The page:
A new education centre to support students with autism and reading difficulties has opened in Brisbane. The centre, which is a first for the country, is located in Woolloongabba. It will provide online and face-to-face professional programs for teachers and parents as well as specialist advice to educators and parents on how to teach reading and includes strategies for students with reading difficulties.
The aim of the $2 million autism hub is to improve educational outcomes for students with autism by providing links with parents, schools and the community by helping them to access services, Queensland premier, Annastacia Palaszcuk said. “It will ensure support for these students is streamlines, co-ordinated and responsive to individual needs.”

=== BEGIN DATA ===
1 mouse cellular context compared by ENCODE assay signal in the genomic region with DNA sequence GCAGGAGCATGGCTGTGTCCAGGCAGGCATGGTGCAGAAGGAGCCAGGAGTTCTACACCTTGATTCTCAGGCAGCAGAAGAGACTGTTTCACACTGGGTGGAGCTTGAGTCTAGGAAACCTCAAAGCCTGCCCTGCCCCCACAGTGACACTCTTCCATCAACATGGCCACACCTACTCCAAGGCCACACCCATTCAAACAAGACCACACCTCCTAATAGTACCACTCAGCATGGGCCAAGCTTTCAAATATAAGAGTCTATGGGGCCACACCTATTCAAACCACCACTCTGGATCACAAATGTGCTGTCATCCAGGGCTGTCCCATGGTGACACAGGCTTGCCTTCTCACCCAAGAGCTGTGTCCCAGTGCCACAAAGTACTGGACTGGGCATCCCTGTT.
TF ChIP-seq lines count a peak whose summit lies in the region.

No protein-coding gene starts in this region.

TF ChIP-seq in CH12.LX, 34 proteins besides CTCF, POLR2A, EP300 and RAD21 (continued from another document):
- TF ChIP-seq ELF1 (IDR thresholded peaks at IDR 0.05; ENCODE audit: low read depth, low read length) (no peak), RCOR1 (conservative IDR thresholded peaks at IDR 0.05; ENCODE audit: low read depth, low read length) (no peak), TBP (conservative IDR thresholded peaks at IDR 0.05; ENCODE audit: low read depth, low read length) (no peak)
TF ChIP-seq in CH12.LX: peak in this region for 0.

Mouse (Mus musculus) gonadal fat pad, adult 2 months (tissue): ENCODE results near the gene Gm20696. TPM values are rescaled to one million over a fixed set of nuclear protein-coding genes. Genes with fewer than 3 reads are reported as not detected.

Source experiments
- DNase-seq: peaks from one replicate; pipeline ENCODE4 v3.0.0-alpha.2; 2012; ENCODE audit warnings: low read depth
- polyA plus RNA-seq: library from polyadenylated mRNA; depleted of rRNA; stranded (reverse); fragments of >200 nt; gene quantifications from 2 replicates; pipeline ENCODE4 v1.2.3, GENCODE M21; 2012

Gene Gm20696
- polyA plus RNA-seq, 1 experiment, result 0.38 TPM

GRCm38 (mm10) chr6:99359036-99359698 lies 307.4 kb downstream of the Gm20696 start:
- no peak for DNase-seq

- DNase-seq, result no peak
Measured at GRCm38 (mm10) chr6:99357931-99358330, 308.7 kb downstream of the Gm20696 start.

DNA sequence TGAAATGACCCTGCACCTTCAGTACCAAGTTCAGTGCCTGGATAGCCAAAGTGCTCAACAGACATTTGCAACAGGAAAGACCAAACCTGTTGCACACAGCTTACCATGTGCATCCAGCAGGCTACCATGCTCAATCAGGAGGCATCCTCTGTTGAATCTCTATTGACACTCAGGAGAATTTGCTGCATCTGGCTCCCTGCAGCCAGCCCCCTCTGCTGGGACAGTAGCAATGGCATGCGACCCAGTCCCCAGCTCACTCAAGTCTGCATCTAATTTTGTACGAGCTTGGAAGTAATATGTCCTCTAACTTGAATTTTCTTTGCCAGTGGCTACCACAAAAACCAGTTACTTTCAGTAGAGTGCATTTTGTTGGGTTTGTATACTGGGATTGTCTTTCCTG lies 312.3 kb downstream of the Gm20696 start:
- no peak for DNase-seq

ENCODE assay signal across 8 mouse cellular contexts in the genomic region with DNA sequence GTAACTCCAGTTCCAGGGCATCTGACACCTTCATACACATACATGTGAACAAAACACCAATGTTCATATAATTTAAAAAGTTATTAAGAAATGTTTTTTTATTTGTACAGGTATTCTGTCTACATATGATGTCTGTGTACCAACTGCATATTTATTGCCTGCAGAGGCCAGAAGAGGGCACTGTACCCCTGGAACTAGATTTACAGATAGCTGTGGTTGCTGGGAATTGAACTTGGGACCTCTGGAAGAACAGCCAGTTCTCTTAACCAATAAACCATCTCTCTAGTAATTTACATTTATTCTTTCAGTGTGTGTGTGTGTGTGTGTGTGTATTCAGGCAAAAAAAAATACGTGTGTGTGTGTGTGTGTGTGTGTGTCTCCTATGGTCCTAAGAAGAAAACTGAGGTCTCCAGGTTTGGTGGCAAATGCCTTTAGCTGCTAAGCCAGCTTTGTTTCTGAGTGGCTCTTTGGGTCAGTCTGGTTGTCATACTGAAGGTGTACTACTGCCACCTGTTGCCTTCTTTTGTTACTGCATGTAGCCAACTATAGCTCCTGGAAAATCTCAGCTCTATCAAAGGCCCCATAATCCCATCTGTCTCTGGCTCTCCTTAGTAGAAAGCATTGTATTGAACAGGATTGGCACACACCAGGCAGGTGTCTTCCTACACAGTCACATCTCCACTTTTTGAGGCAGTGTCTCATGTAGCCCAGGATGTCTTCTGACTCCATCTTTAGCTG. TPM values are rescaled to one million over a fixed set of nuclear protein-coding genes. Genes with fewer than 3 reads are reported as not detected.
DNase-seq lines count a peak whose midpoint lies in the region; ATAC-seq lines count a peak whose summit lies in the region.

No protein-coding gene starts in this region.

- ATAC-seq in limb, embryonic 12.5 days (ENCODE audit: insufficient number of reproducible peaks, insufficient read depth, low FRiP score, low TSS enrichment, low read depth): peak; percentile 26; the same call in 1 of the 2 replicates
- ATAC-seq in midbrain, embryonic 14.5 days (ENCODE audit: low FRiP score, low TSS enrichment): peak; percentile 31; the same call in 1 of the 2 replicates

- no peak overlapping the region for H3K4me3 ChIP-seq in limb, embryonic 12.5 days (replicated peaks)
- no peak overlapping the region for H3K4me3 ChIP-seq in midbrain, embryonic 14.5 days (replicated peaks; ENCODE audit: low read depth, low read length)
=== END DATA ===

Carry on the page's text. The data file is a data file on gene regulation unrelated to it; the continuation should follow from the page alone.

As well as providing evidence-based support and advice to state and non-state schools, the hub will work with universities and community organisations in addition to holding workshops for parents to assist them with managing complex and challenging behaviours.
In another project, the Queensland Government has partnered with James Cook University (JCU) to develop disability engagement tools. The initiative is part of the ‘Knowledge Transfer Partnerships’ program that is offering grants of up to $50,000 to small and medium enterprises to employ a university graduate to develop online tools for use in regional communities. The JCU project will focus on researching and addressing communication challenges when providing services to customers with a diverse range of needs.
Caption: Queensland Premier Annastacia Palaszcuk with Autism Hub executive director, Chris Lassig.